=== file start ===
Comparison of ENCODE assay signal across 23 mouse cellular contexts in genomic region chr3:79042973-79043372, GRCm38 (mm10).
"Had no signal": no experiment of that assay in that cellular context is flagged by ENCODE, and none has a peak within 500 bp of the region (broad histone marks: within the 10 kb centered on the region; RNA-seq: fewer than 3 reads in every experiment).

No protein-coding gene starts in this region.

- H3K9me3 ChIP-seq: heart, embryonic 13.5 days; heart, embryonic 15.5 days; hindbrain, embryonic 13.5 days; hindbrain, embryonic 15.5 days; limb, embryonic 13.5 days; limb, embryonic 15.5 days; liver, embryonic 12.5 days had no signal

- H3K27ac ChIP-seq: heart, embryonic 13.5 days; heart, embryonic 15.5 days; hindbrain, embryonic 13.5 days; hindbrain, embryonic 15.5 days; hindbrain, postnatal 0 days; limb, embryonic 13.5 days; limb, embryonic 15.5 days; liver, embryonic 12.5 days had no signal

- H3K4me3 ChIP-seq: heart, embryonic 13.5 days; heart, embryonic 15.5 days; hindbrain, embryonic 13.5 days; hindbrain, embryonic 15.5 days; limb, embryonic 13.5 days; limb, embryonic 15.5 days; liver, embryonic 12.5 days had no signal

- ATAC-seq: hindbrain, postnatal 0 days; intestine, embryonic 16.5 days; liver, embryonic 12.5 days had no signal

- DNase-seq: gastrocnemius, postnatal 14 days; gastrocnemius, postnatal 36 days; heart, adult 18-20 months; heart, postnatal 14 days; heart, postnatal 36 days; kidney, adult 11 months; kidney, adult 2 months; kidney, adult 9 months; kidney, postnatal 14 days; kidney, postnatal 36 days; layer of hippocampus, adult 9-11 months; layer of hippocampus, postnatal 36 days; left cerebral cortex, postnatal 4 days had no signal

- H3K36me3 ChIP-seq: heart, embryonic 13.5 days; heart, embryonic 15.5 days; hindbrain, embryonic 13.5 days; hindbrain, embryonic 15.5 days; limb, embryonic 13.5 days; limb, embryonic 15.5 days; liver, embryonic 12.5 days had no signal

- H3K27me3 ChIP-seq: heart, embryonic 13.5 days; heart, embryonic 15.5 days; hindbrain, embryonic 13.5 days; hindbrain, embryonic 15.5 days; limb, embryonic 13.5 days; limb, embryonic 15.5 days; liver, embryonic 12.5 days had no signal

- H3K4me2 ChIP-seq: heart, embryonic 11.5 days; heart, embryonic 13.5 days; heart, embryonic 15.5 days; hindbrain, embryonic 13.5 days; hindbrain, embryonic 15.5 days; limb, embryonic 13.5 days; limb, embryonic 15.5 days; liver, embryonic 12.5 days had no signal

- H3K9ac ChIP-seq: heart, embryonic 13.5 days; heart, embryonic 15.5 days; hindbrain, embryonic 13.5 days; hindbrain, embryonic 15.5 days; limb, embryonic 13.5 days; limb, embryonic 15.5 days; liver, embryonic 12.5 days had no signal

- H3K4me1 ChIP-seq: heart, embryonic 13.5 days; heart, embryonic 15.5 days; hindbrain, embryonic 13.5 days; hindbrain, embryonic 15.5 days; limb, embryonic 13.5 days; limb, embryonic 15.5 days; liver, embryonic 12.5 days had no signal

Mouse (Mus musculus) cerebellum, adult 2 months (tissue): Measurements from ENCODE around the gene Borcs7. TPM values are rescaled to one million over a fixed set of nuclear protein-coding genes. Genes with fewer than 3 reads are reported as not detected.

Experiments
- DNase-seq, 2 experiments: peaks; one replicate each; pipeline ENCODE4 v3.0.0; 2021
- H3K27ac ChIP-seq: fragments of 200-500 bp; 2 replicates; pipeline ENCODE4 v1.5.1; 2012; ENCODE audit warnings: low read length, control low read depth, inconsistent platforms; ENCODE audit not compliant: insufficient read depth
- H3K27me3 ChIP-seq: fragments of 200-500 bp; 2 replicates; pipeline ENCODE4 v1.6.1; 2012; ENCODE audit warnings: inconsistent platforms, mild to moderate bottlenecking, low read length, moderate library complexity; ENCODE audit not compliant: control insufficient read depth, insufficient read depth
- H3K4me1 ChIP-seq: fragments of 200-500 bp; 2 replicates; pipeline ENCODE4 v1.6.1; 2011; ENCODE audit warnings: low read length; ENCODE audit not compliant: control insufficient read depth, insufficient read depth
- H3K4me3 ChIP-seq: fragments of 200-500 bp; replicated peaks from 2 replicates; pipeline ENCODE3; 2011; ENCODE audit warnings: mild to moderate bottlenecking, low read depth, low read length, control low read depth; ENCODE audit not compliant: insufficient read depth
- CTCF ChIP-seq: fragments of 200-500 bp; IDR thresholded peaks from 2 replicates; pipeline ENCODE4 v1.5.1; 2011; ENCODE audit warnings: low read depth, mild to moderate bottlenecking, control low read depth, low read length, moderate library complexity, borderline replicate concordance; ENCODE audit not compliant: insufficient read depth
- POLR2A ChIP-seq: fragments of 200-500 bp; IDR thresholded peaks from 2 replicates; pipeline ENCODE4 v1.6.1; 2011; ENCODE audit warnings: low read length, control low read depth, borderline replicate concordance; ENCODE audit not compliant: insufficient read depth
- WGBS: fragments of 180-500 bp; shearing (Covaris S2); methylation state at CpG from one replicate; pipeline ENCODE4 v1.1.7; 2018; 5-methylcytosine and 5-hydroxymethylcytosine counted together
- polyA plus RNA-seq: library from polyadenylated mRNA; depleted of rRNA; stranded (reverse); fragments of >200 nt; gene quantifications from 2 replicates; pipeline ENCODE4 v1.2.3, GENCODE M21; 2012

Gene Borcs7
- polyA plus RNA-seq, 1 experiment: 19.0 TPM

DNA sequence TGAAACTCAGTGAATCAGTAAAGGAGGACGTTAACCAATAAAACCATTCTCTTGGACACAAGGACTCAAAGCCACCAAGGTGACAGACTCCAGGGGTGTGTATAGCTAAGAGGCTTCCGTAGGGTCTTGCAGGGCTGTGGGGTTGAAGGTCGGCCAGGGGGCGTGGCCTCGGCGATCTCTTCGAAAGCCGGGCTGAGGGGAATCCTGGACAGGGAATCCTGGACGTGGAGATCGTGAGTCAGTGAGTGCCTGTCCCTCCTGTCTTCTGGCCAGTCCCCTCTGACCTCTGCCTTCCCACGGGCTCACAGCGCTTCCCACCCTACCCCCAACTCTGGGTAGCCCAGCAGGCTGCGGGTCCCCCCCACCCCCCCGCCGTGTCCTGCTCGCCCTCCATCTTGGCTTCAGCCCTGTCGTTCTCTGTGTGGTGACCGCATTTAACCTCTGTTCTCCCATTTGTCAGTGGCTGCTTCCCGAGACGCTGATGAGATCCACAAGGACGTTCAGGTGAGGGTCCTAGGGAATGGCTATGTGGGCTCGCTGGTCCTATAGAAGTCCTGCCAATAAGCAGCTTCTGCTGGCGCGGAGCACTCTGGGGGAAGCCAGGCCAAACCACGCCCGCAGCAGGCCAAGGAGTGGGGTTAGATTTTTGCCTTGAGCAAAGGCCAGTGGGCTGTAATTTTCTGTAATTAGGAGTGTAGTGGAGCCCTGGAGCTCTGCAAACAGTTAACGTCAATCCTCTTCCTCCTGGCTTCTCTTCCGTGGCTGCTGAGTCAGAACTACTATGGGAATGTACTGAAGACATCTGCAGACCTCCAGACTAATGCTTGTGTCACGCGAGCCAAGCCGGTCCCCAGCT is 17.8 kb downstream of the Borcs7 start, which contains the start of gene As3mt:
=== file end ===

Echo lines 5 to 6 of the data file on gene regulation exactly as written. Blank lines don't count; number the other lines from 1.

- H3K27ac ChIP-seq: heart, embryonic 13.5 days; heart, embryonic 15.5 days; hindbrain, embryonic 13.5 days; hindbrain, embryonic 15.5 days; hindbrain, postnatal 0 days; limb, embryonic 13.5 days; limb, embryonic 15.5 days; liver, embryonic 12.5 days had no signal

- H3K4me3 ChIP-seq: heart, embryonic 13.5 days; heart, embryonic 15.5 days; hindbrain, embryonic 13.5 days; hindbrain, embryonic 15.5 days; limb, embryonic 13.5 days; limb, embryonic 15.5 days; liver, embryonic 12.5 days had no signal